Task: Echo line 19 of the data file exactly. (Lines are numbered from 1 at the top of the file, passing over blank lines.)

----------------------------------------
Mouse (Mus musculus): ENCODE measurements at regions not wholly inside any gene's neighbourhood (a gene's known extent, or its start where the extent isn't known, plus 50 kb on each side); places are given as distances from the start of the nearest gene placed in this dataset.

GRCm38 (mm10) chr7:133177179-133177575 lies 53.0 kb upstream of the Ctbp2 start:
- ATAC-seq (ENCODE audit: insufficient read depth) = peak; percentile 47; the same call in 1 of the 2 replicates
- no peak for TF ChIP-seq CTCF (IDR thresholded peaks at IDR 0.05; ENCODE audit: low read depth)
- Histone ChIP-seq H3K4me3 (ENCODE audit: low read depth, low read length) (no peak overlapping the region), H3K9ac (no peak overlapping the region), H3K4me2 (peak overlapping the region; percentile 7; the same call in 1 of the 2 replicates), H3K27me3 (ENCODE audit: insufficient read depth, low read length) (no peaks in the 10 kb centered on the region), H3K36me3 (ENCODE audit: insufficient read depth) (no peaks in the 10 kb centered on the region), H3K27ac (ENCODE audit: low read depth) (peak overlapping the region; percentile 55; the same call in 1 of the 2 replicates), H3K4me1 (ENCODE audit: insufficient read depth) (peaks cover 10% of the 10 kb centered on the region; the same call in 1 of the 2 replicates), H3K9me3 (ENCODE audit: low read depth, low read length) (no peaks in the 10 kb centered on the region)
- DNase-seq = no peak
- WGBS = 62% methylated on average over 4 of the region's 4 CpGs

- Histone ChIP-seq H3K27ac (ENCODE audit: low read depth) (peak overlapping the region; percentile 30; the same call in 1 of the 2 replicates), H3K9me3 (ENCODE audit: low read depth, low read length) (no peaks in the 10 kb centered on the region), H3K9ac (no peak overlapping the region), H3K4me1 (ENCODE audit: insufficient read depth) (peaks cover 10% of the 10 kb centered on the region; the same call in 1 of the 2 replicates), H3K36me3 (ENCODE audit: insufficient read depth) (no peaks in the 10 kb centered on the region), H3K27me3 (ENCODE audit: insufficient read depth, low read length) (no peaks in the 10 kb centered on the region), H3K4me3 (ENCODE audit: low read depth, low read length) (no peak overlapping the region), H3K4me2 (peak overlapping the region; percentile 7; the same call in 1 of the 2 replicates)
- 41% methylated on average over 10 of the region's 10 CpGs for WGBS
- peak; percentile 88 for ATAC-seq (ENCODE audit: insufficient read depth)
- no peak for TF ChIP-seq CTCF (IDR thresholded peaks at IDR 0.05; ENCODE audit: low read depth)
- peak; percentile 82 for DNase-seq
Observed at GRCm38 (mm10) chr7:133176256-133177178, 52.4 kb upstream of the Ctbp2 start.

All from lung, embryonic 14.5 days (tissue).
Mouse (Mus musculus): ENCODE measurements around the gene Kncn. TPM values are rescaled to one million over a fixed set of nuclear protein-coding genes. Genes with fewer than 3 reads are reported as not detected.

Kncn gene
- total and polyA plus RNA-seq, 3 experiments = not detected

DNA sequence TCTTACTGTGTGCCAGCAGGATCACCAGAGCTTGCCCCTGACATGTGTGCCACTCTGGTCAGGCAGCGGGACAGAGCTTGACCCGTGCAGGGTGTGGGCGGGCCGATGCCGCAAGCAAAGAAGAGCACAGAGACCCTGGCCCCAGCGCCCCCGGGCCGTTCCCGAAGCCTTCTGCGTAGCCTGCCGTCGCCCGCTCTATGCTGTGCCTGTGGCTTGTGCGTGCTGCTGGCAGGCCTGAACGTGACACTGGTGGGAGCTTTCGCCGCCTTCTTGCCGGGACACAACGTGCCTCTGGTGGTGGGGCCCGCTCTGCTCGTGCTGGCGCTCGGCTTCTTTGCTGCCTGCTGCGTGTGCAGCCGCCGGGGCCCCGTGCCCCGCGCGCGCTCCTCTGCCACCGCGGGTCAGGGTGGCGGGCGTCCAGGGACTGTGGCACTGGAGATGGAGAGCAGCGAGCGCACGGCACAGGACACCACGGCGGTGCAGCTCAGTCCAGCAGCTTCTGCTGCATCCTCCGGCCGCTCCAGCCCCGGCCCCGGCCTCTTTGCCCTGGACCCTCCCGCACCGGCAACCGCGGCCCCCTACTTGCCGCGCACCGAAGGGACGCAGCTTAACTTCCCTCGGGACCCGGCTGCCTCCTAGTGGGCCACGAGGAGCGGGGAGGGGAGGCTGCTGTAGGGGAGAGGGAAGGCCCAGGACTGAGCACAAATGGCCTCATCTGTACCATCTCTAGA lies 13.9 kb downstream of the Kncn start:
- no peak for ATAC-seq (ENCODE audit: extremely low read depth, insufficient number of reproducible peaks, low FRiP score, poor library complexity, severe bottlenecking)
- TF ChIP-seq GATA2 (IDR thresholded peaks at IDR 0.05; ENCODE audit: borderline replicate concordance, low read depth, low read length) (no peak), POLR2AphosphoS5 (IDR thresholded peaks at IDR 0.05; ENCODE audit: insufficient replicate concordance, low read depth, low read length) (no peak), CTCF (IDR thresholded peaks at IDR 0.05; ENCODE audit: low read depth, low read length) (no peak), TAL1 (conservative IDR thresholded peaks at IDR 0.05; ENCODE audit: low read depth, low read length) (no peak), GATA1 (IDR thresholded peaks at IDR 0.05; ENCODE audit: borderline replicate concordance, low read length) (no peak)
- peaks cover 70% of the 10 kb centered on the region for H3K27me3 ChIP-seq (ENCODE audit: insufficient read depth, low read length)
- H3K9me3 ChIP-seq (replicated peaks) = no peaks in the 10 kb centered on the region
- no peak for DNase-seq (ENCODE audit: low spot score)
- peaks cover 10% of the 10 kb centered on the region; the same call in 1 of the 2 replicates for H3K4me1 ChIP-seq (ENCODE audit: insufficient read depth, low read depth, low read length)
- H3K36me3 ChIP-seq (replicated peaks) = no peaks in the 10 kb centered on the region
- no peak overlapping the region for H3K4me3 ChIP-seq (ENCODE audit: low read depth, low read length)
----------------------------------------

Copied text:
- no peak for ATAC-seq (ENCODE audit: extremely low read depth, insufficient number of reproducible peaks, low FRiP score, poor library complexity, severe bottlenecking)